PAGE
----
This industrial unity, powerful as it is, will always remain under threat until the working class are united politically and until the threat of sectarian violence is removed. The latest killings are a serious warning as to what might happen in the next few weeks. Weakened by a series of military failures, the Provides are certain to attempt to step up their campaign. No matter what the intent, the effect can only be to increase sectarianism and invite retaliation.

It would appear that the loyalist paramilitaries have begun a new offensive. Like the Proves these groups lost ground last year. They are riven with dissent. The removal of Andy Tyrie from his position as commander-in-chief of the UDA could well prompt renewed UDA activity as different sections of that organisation try to assert themselves.

Protection Rackets

In the past it has often been precisely when they have felt themselves losing ground that the paramilitaries, especially loyalist groups, have been at their most vicious. This is likely to be even more the case now. The huge amounts of money extorted through protection rackets give them a powerful vested interest in maintaining sectarianism, even in turning Belfast into a European Beirut, so that pockets of the city would fall under their control.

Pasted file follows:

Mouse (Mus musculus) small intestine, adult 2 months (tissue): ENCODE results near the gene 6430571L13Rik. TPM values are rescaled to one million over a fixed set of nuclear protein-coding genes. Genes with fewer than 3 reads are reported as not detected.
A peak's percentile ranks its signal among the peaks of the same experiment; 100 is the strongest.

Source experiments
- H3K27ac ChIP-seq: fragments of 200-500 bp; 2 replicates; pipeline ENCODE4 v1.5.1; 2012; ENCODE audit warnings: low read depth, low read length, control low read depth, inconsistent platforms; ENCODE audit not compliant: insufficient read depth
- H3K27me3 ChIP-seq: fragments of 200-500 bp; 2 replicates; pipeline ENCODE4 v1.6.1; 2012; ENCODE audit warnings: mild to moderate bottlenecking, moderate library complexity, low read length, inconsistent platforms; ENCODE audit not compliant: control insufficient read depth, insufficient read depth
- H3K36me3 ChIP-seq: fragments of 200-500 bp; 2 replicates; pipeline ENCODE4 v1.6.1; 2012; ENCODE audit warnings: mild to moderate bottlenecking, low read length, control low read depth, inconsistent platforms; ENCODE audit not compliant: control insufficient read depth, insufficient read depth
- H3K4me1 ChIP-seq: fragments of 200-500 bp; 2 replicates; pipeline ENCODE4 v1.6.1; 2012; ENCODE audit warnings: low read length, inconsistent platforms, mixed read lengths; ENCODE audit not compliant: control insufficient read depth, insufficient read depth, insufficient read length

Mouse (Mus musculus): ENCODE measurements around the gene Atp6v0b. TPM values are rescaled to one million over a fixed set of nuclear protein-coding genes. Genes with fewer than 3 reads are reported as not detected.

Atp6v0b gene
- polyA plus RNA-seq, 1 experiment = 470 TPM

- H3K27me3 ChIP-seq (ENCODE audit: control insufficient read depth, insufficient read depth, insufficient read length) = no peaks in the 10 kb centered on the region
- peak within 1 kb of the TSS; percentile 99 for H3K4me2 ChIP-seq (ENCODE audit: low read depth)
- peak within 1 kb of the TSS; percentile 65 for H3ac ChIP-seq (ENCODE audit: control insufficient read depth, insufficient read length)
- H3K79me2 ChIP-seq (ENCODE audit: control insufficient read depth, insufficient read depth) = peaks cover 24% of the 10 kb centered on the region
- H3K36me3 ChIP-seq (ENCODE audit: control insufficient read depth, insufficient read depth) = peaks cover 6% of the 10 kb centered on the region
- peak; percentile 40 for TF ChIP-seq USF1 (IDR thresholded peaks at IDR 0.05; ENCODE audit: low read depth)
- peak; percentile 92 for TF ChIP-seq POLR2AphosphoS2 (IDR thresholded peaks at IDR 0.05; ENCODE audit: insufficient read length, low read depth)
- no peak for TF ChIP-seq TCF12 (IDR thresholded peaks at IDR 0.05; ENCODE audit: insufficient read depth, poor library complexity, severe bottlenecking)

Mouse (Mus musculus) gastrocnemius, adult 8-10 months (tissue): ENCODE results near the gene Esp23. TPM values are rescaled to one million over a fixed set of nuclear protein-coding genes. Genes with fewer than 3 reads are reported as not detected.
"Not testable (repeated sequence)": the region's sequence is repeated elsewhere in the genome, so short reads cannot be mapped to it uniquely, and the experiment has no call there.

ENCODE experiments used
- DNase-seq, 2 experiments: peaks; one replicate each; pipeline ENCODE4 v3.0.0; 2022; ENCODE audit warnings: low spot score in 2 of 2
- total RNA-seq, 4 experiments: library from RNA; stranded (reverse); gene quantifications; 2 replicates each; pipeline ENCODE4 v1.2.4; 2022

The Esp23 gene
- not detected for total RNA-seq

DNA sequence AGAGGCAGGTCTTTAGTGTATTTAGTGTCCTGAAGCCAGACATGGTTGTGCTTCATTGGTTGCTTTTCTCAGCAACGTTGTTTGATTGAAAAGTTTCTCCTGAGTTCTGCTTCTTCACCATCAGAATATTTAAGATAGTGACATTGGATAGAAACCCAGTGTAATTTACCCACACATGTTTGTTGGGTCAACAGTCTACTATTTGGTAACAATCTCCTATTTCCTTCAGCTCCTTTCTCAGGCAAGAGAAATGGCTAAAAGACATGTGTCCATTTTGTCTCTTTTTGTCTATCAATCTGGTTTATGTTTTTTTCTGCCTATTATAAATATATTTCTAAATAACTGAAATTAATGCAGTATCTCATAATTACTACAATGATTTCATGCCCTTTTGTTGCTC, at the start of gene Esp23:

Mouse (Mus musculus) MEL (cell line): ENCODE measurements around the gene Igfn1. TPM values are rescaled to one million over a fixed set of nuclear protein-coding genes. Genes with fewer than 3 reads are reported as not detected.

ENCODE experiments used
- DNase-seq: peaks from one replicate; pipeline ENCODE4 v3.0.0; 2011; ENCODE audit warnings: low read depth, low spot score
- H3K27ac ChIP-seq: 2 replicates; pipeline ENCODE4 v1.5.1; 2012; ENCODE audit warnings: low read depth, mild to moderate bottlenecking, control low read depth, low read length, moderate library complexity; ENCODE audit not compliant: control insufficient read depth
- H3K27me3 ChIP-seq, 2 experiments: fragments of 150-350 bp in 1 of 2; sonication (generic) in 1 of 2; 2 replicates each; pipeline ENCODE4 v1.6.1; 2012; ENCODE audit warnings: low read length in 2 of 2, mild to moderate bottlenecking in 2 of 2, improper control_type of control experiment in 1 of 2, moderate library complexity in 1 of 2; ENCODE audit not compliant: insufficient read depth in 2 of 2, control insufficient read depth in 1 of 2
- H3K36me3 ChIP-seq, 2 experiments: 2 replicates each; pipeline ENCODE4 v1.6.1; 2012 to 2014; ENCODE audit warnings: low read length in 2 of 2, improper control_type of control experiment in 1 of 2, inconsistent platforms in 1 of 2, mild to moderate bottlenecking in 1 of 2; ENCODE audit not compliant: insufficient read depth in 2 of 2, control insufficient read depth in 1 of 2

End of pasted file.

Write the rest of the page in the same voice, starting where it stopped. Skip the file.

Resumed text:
During the mid-1970s the situation as in many respects similar to today. By then the mass upheaval which characterised the early years of the troubles had given way to a period of disillusionment and war weariness in both Catholic and Protestant areas.

Whereas in 1971-2 there had been a mass influx of the youth into the Provisional and Official IRAs and into the UDA, by the mid-1970s these groups were becoming more and more isolated. Opposition to their activities was developing within their own communities. In response the UVF and then the Provisionals and the UDA resorted in 1975 to a ferocious spate of tit-for-tat sectarian atrocities.

The events of 1975–6, firstly of sectarian reaction and then of united class opposition to sectarianism, are extremely instructive for the working class as it faces up to a new wave of sectarian attacks today.